When I started as a copywriter on radio and the novelty of working in media wore off. I started to notice a trend, organisations would push for advertising without a general clue of their messaging. We would always be told to come up with a radio campaign for all kinds of producTS from SMEs to multinationals. There was always drama with marketing and brand managers. The multinationals mostly danced to the tune of the mother companies across the globe and asking for a “Kenyanized” version of global campaigns. The SMEs were mostly keen on a simple sales strategy – sell volumes. Doesn’t sound extraordinary it’s business after all.
What bothered me was that most of the SMEs were completely clueless about who they were selling their commodities to. There was no stratified market segmentation when it came to advertising campaigns. It was always “everyone” is their target audience. Sigh. Eye roll.
And that was the beginning of my frustrations. As a copywriter and any creative, you want to birth life into what you do. This means creating very unique adverts to differentiate the various products and services in the market and not use pricing as a differentiator. That’s the weakest argument for any product. I am better because I am cheaper. You can sell anything with that approach – university, car, hair oil, legal services, hospital, food even sex work. You catch my drift! Anything!
I was always selling the same product with different names – toothpaste, cooking oil, insurance, restaurants, meals, supermarkets, it was the same script different cast. There is only so much you can do when organisations completely lack a sense of novelty in their business practice and offering.
As I fast forward to 2020, the same challenge exists in SMEs, and startups, people don’t seem to think very strategically about the kind of business or organisation they want to run. The premise of most people’s businesses is just not that well thought out. Working with the development sector you see the same challenge, people struggle to communicate because they have nothing to communicate. You had training in Mandera and local authorities, chiefs and politicians attended and made a promise. It was a successful activity, this isn’t something more than a paragraph or two to report. But you still find organisations desperate to make a big story out of an activity. The impact is where the story is. How many girls stayed in school as a result of this, share the story of the girl and her community to demonstrate impact.
I had an hour-long conversation with a friend a few days ago about this. Organisations ( this is businesses, government and charities) need to understand that communication is a strategic function. You plan your communications based on your plans. Let me give an example. If your goal for the next year as an organisation is to increase let’s say the number of girls with access to sanitary pads. You will develop an entire strategy around it.
You will look at who to partner with; companies which manufacture sanitary towels, high schools to engage with, define the locations you will roll out the programme and where it will extend to (scalability). This defines your communication – it determines who you communicate with, how and how often. What kind of campaigns you will run and you may find that even the avenues of communication may not need a mainstream media component. That also determines what you will post and share on social media. It all links together.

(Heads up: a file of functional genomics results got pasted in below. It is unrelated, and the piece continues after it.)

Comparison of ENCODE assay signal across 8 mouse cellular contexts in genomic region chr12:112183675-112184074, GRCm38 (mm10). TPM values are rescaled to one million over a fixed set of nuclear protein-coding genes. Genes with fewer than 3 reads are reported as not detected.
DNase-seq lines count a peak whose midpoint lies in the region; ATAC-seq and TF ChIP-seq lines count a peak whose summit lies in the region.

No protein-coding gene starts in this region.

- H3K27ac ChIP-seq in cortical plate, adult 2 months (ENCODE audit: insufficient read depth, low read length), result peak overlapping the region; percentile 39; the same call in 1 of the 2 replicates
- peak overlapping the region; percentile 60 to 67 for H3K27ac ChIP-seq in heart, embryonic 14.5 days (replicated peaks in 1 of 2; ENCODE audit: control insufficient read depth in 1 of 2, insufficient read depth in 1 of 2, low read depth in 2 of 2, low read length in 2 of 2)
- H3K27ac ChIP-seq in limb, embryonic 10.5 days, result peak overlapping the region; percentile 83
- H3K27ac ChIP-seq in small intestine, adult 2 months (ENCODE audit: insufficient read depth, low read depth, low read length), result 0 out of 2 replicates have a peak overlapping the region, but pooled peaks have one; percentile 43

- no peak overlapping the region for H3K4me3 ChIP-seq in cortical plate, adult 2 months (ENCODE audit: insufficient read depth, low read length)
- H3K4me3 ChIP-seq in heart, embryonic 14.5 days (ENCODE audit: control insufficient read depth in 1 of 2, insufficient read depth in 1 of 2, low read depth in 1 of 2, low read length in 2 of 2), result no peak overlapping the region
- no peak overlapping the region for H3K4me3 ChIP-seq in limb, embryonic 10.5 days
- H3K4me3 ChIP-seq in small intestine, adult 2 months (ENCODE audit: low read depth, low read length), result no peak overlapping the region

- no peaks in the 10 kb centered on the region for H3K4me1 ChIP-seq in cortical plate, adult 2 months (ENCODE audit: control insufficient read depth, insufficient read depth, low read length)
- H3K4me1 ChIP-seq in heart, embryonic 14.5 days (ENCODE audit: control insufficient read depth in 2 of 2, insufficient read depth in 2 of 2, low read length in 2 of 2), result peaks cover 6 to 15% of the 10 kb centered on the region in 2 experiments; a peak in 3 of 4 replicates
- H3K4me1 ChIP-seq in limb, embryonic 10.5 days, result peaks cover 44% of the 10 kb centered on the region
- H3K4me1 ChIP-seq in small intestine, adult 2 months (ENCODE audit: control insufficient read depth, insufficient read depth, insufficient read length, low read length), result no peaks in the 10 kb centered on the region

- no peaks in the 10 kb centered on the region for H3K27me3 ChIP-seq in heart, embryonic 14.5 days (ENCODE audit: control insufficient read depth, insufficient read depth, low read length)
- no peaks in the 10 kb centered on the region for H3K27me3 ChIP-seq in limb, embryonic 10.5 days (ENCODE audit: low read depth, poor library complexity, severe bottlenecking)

Communication is not the stepchild you call to clean up the vomit and clutter after the strategic plan party is done and dusted and you need people to care about what you do. You need to involve communications from the onset of your plans.
If you are genuinely still struggling with your communication as an organisation, I would suggest you first look at your operations based on your plans. If you don’t develop annual work plans based on a 5-year strategic plan that’s where you need to start before you call a communications specialist to clean up your social media accounts.
But if you do have the annual work plans, I would suggest the following:
- Based on your plans define very clearly what your messaging for that year is – this helps you communicate very succinctly what it is you are about as an organisation and what you do.
- Clearly define the people you intend to engage with; in other words, your target audience. You need to be very direct. Because this determines the language and channel of communication. If you are talking to urban Kenyan youth vs middle-aged village traders language will matter, this a Sheng vs Swahili / Ethnic language situation. This determines whether you will use social media or ethnic radio or both. It matters because language is the basis of how we understand the world around us, and how we are influenced. And it determines the channel of communication. If you are communicating in straight-laced English it needs to be for the audience that resonates most with it. That also means if you are engaging with Corporate Kenya or the Government of Kenya, writing letters in colloquial and grammatically incorrect form won’t get you very far.
- As you have a plan for everything, I would suggest you develop a communication plan which is based on the activities you have planned. This will spell out the messaging, frequency and channel. That way you no longer hit and miss with social media influencers. If you use them, it should be strategic and measurable. That way you manage budgets, engage your audience and they also understand you intimately enough to want to engage with you.
Trust me, if you dilly-dally in trying to take up this approach you will continue in the rut you are currently in as an organisation; blowing budgets with no top of mind awareness or sales. And with the havoc COVID-19 has caused in every aspect of our lives, you no longer have the luxury of hit-and-miss.